A planning opportunity exists whereby a specific purpose entity is formed in a favorable jurisdiction, which does not escheat unexercised gift cards/gift certificates. There are roughly 32 states that have favorable unclaimed property rules that would need to be analyzed to assure optimum benefits are realized, both from an unclaimed property as well as from a tax perspective.

    In general, the gift card management strategy would involve forming Giftco in one of the favorable jurisdictions and then transferring unexercised gift certificates/cards into the newly form entity, thus allowing the transferor the potential to avoid having these items become escheatable, provided they are transferred prior to the expiration of the dormancy period on such property. In addition, all future sales of gift cards/certificates by Giftco would be governed by the unclaimed property rules in state in which Giftco was formed, thereby minimizing prospective unclaimed property tax liabilities and compliance burdens.

    As mentioned above, you should review how your state conforms to these tax opportunities and changes, and availability of any state specific tax credits. These are just a few items to consider when doing year-end tax planning that could save your hospitality or consumer business money during today’s challenging times.

    Subject matter expertise

    • Contact Lauren Lauren+Principe Lauren.Principe@CohnReznick.com
      Lauren Principe

      CPA, Manager, Tax

    • anton rayetskyy
      Contact Anton Anton+Rayetskyy Anton.Rayetskyy@cohnreznick.com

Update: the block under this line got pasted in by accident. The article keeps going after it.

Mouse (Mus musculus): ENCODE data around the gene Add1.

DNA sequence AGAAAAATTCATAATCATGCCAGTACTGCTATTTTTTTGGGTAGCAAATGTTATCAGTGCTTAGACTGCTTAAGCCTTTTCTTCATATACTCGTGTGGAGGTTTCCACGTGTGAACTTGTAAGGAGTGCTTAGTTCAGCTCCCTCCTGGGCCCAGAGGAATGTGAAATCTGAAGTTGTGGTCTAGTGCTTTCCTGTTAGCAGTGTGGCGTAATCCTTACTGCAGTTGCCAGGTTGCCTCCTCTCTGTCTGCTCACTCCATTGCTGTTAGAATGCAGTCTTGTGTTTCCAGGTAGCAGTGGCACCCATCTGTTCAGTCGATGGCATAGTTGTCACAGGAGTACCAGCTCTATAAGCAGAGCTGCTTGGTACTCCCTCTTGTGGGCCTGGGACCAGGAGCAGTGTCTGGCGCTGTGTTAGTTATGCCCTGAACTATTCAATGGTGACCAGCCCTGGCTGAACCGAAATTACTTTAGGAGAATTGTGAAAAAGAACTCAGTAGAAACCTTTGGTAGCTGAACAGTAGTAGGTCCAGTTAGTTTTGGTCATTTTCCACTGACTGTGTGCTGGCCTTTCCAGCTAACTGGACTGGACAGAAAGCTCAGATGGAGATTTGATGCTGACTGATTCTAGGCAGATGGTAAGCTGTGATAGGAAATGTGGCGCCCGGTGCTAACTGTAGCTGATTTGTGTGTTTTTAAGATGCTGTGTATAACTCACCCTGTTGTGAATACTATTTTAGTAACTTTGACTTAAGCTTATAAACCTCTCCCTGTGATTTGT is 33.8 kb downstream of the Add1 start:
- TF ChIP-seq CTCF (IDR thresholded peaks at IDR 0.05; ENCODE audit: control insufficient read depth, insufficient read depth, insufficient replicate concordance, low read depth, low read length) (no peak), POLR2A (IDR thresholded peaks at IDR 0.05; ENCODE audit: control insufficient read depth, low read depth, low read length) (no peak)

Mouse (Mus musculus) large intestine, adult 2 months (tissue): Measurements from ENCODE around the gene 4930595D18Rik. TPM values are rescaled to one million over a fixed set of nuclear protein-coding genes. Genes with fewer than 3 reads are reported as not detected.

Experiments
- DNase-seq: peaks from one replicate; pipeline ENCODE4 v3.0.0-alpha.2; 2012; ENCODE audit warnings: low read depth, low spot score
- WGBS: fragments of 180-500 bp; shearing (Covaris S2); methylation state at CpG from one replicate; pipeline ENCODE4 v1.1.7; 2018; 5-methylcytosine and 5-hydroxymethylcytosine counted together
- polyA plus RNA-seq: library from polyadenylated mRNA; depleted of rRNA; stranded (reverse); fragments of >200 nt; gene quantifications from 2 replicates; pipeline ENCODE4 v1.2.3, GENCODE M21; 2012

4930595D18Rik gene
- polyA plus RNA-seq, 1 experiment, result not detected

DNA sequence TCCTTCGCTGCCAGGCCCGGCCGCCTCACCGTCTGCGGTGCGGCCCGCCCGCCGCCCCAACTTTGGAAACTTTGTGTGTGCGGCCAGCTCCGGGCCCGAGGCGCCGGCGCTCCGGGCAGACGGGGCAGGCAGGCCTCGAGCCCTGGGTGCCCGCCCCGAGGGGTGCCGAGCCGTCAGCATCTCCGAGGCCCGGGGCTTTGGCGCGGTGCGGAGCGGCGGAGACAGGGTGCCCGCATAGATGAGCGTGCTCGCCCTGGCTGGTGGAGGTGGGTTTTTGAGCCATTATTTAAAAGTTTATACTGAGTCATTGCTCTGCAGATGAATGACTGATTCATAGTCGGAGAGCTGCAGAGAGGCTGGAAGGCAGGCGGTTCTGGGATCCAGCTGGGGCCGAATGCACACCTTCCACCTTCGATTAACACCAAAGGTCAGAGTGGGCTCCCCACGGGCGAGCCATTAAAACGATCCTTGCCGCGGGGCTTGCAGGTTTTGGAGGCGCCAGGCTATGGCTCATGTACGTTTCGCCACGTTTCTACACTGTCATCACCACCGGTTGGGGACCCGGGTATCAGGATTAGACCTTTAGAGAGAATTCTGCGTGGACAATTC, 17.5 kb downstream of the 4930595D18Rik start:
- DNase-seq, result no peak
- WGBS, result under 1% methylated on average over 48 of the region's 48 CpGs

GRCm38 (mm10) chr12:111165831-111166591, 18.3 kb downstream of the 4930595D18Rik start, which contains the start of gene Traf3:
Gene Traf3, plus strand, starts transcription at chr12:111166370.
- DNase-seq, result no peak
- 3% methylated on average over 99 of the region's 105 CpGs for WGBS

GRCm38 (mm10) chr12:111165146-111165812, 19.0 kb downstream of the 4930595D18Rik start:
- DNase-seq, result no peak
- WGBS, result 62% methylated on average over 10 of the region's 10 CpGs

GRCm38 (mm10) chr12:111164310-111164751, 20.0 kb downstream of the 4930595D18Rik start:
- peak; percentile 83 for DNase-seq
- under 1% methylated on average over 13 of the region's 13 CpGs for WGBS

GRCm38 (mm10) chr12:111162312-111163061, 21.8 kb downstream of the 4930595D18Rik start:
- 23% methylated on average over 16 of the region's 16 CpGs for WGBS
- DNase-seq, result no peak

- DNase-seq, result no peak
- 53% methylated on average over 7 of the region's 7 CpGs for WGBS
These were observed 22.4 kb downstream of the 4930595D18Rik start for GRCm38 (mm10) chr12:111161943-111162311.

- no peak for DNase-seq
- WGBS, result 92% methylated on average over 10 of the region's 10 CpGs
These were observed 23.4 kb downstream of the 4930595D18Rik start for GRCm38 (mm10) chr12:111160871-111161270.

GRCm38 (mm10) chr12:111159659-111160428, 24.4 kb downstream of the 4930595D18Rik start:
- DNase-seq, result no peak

Anton Rayetskyy

      CPA, Senior Manager, Tax

    • Yelena Belaks
      Contact Yelena Yelena+Belaks yelena.belaks@cohnreznick.com
      Yelena Belaks

      CPA, Partner

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    Any advice contained in this communication, including attachments and enclosures, is not intended as a thorough, in-depth analysis of specific issues. Nor is it sufficient to avoid tax-related penalties. This has been prepared for information purposes and general guidance only and does not constitute legal or professional advice. You should not act upon the information contained in this publication without obtaining specific professional advice specific to, among other things, your individual facts, circumstances and jurisdiction. No representation or warranty (express or implied) is made as to the accuracy or completeness of the information contained in this publication, and CohnReznick LLP, its partners, employees and agents accept no liability, and disclaim all responsibility, for the consequences of you or anyone else acting, or refraining to act, in reliance on the information contained in this publication or for any decision based on it.